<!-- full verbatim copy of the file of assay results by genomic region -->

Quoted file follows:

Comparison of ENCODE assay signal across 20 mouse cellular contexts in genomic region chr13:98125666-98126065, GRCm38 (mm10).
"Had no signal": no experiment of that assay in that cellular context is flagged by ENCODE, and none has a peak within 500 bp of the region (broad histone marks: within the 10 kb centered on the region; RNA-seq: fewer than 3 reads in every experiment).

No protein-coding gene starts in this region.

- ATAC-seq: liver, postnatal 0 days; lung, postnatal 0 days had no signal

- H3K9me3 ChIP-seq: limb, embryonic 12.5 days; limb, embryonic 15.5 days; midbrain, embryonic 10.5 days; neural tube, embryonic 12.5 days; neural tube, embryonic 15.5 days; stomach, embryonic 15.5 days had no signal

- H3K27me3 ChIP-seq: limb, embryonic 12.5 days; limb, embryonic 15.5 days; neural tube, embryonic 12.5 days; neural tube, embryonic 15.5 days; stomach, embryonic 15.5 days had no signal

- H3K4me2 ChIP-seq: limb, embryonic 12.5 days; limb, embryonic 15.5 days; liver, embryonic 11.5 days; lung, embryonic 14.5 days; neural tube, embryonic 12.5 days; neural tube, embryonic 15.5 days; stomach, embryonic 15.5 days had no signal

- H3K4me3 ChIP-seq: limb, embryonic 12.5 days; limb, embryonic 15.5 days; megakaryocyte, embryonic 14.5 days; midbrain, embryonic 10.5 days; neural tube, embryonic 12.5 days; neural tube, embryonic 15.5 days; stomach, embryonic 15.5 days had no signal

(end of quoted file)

Comparison of ENCODE assay signal across 20 mouse cellular contexts in genomic region chr13:98125666-98126065, GRCm38 (mm10).
"Had no signal": no experiment of that assay in that cellular context is flagged by ENCODE, and none has a peak within 500 bp of the region (broad histone marks: within the 10 kb centered on the region; RNA-seq: fewer than 3 reads in every experiment).

No protein-coding gene starts in this region.

- ATAC-seq: liver, postnatal 0 days; lung, postnatal 0 days had no signal

- H3K9me3 ChIP-seq: limb, embryonic 12.5 days; limb, embryonic 15.5 days; midbrain, embryonic 10.5 days; neural tube, embryonic 12.5 days; neural tube, embryonic 15.5 days; stomach, embryonic 15.5 days had no signal

- H3K27me3 ChIP-seq: limb, embryonic 12.5 days; limb, embryonic 15.5 days; neural tube, embryonic 12.5 days; neural tube, embryonic 15.5 days; stomach, embryonic 15.5 days had no signal

- H3K4me2 ChIP-seq: limb, embryonic 12.5 days; limb, embryonic 15.5 days; liver, embryonic 11.5 days; lung, embryonic 14.5 days; neural tube, embryonic 12.5 days; neural tube, embryonic 15.5 days; stomach, embryonic 15.5 days had no signal

- H3K4me3 ChIP-seq: limb, embryonic 12.5 days; limb, embryonic 15.5 days; megakaryocyte, embryonic 14.5 days; midbrain, embryonic 10.5 days; neural tube, embryonic 12.5 days; neural tube, embryonic 15.5 days; stomach, embryonic 15.5 days had no signal